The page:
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Ronald Tosh (Fed)

Ron Tosh is a physicist in the Radiation Physics Division working in the Dosimetry Group on standards and instrumentation for absorbed dose. He joined NIST in 2004 after several years as a sales engineer for National Instruments (now NI). Prior to that, he did experimental research in molecular-beam scattering as a postdoc in the Department of Chemistry and Biochemistry at the University of Delaware. He received both M.S. and Ph.D. in physics from the Department of Physics and Astronomy at the University of Pittsburgh, with a research emphasis in atomic physics and gaseous electronics.

Current projects at NIST include development of calorimetry standards for absorbed dose in beams of gamma rays, x-rays, electrons and protons used in medicine and industry. Research activities are focused on dosimetry in radiation fields with large spatial gradients and high dose rates, with applications in radiotherapy, irradiation of surfaces, and radiosensitivity of semiconductor microdevices and biological systems.


Photonic Radiation Sensors Survive Huge Doses Undamaged
Calibrating Cancer Radiotherapy Beams Using Light and Sound
Using Calorimetry to Estimate Absorbed Dose from CT Scans

Projects and Research

Photonic Dosimetry
Remote Sensing Methods for Imaging Dose to Water
Electron and Proton Absorbed-Dose-to-Water Primary Standards


U.S. Department of Commerce Silver Medal – for contributions to standards for x-ray scanning systems used in transportation security screening.


Calorimetry in Computed Tomography Beams

Huaiyu H. Chen-Mayer, Ronald Tosh, Fred B. Bateman, Paul Bergstrom, Brian E. Zimmerman
A portable calorimeter for direct realization of absorbed dose in medical computed tomography (CT) procedures was constructed and tested in a positron emission


Ryan P. Fitzgerald, Zeeshan Ahmed, Denis E. Bergeron, Nikolai Klimov, Dan Schmidt, Ronald Tosh
With the recent redefinition of the SI base units in terms of constants of nature, the race is on to maximize achievable precision by developing primary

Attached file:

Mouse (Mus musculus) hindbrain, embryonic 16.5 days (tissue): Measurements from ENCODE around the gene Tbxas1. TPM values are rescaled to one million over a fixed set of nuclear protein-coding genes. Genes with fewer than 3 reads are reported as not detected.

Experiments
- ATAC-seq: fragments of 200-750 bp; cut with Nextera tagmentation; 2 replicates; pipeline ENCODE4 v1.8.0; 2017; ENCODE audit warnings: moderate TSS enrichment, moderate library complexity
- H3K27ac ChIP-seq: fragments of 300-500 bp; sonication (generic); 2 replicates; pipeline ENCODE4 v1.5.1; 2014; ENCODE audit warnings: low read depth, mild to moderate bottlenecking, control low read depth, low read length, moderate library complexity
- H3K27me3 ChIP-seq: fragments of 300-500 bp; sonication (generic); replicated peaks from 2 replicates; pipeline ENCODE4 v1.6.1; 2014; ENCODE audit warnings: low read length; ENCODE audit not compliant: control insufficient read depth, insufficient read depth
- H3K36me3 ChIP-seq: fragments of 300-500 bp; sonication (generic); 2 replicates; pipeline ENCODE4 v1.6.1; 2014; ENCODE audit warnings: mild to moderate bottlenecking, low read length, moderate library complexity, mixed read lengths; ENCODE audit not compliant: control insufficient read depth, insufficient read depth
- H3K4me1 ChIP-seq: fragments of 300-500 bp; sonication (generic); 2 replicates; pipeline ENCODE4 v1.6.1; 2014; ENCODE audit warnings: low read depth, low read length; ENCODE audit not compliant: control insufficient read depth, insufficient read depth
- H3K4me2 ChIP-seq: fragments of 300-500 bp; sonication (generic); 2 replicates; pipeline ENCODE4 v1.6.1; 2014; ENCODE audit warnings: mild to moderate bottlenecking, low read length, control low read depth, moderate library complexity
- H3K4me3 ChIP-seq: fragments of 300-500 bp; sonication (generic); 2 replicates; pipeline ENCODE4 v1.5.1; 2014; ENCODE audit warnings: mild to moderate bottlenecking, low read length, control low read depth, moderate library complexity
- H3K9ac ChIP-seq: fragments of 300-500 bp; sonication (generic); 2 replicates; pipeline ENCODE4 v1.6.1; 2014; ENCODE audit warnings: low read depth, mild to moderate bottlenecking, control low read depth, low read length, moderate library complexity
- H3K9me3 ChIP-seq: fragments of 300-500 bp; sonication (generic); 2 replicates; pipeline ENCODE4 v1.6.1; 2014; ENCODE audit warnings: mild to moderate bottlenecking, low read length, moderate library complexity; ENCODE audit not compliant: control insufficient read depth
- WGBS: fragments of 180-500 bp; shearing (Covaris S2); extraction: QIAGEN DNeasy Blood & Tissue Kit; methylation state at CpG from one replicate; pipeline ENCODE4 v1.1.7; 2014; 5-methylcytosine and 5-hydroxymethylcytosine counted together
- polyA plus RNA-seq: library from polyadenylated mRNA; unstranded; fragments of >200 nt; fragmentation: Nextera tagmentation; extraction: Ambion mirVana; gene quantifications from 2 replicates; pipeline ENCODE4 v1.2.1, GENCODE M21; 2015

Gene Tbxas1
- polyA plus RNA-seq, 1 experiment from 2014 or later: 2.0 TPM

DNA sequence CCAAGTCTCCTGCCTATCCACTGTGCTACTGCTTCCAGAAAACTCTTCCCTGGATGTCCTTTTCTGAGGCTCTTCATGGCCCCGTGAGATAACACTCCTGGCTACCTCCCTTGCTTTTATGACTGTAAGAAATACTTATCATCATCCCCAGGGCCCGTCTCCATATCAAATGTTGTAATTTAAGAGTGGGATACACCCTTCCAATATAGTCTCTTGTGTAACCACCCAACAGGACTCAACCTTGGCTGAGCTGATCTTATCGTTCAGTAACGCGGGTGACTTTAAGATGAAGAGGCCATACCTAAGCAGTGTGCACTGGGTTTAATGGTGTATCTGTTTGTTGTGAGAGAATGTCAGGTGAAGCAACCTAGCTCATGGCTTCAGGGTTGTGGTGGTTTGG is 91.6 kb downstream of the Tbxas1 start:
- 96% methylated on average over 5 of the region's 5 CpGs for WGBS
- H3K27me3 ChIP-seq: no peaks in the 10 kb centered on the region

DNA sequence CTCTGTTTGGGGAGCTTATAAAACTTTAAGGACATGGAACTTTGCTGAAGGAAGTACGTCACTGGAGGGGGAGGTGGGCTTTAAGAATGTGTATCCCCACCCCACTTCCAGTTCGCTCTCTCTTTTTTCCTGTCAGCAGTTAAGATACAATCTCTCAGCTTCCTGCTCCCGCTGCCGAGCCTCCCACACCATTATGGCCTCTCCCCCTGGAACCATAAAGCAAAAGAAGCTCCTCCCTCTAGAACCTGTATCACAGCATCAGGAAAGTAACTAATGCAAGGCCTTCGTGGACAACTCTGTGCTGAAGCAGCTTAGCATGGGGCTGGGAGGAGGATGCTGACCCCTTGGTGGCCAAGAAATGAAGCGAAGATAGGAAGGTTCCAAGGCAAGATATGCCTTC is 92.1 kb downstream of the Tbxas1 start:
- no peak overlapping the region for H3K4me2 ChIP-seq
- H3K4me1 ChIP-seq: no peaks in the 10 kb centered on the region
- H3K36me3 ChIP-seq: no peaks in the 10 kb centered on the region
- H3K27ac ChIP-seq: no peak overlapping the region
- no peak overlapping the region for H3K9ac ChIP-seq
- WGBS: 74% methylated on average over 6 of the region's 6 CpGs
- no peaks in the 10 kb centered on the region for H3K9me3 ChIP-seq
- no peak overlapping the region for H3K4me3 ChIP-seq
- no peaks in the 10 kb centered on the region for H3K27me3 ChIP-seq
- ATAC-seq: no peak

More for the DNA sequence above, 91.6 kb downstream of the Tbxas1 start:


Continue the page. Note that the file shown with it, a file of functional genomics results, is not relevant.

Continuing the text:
On-chip Silicon Photonics Radiation Sensors

Nikolai N. Klimov, Zeeshan Ahmed, Lonnie T. Cumberland, Ileana M. Pazos, Ronald E. Tosh, Ryan P. Fitzgerald
We have examined the impact of cobalt-60-ray radiation up to 1 megagray (MGy) absorbed dose on silicon photonic devices. We do not find any systematic impact

Assessing Radiation Hardness of Silicon Photonic Sensors.

Zeeshan Ahmed, Lonnie T. Cumberland, Ronald E. Tosh, Nikolai N. Klimov, Ileana M. Pazos, Ryan P. Fitzgerald
In recent years silicon photonic platforms have undergone rapid maturation enabling not only optical communication but complex scientific experiments ranging


Photonic Calorimeter and Process for Performing Calorimetry

NIST Inventors
Ronald Tosh , Zeeshan Ahmed , Ryan P. Fitzgerald and Nikolai Klimov
Patent Description The invention i s a photonic device whose resonance characteristics (such as, quality factor, peak position, and free spectral range) change in a predictable way in response to the interaction of radiation with the sensor and/or its surroundings. The invention can be used in an
A list of radiation-induced materials modifications that are NIST traceable

Photonic Dosimeter and Process for Performing Dosimetry

NIST Inventors
Ronald Tosh , Zeeshan Ahmed , Ryan P. Fitzgerald and Nikolai Klimov
Patent Description Radiation-induced materials modification is ubiquitous. These applications rely on dosimetry to reliably deliver the desired amount of radiation to the right place. Currently the dosimetry standard is based on calorimetry of a large water phantom irradiated exclusively by Co-60
Created September 24, 2019, Updated June 15, 2021